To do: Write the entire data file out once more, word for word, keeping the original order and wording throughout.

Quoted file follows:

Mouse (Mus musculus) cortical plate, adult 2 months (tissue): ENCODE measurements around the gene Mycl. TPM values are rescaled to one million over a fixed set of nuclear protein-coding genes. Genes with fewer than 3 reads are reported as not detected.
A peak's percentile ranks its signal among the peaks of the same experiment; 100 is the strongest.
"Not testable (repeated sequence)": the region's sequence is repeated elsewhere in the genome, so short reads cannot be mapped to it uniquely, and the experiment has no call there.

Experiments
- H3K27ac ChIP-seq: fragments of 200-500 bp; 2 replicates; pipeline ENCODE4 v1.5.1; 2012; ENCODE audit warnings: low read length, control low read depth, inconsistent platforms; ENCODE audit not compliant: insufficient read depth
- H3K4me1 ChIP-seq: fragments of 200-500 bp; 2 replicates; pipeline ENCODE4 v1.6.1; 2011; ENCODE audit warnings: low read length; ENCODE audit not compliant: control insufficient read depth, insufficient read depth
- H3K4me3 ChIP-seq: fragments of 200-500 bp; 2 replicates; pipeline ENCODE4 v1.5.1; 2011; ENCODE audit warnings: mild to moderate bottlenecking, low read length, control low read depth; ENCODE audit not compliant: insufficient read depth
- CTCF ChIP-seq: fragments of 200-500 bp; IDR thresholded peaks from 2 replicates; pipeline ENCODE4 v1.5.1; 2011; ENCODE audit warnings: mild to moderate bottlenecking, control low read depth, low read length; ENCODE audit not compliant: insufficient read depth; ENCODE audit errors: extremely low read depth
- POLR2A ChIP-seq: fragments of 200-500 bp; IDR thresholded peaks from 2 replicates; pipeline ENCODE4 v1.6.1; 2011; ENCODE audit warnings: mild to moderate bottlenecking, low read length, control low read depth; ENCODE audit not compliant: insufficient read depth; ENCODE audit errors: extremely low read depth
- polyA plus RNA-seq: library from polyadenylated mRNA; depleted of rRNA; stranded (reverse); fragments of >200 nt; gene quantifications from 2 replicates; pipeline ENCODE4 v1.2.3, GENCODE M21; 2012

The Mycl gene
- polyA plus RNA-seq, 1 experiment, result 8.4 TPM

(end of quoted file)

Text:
Mouse (Mus musculus) cortical plate, adult 2 months (tissue): ENCODE measurements around the gene Mycl. TPM values are rescaled to one million over a fixed set of nuclear protein-coding genes. Genes with fewer than 3 reads are reported as not detected.
A peak's percentile ranks its signal among the peaks of the same experiment; 100 is the strongest.
"Not testable (repeated sequence)": the region's sequence is repeated elsewhere in the genome, so short reads cannot be mapped to it uniquely, and the experiment has no call there.

Experiments
- H3K27ac ChIP-seq: fragments of 200-500 bp; 2 replicates; pipeline ENCODE4 v1.5.1; 2012; ENCODE audit warnings: low read length, control low read depth, inconsistent platforms; ENCODE audit not compliant: insufficient read depth
- H3K4me1 ChIP-seq: fragments of 200-500 bp; 2 replicates; pipeline ENCODE4 v1.6.1; 2011; ENCODE audit warnings: low read length; ENCODE audit not compliant: control insufficient read depth, insufficient read depth
- H3K4me3 ChIP-seq: fragments of 200-500 bp; 2 replicates; pipeline ENCODE4 v1.5.1; 2011; ENCODE audit warnings: mild to moderate bottlenecking, low read length, control low read depth; ENCODE audit not compliant: insufficient read depth
- CTCF ChIP-seq: fragments of 200-500 bp; IDR thresholded peaks from 2 replicates; pipeline ENCODE4 v1.5.1; 2011; ENCODE audit warnings: mild to moderate bottlenecking, control low read depth, low read length; ENCODE audit not compliant: insufficient read depth; ENCODE audit errors: extremely low read depth
- POLR2A ChIP-seq: fragments of 200-500 bp; IDR thresholded peaks from 2 replicates; pipeline ENCODE4 v1.6.1; 2011; ENCODE audit warnings: mild to moderate bottlenecking, low read length, control low read depth; ENCODE audit not compliant: insufficient read depth; ENCODE audit errors: extremely low read depth
- polyA plus RNA-seq: library from polyadenylated mRNA; depleted of rRNA; stranded (reverse); fragments of >200 nt; gene quantifications from 2 replicates; pipeline ENCODE4 v1.2.3, GENCODE M21; 2012

The Mycl gene
- polyA plus RNA-seq, 1 experiment, result 8.4 TPM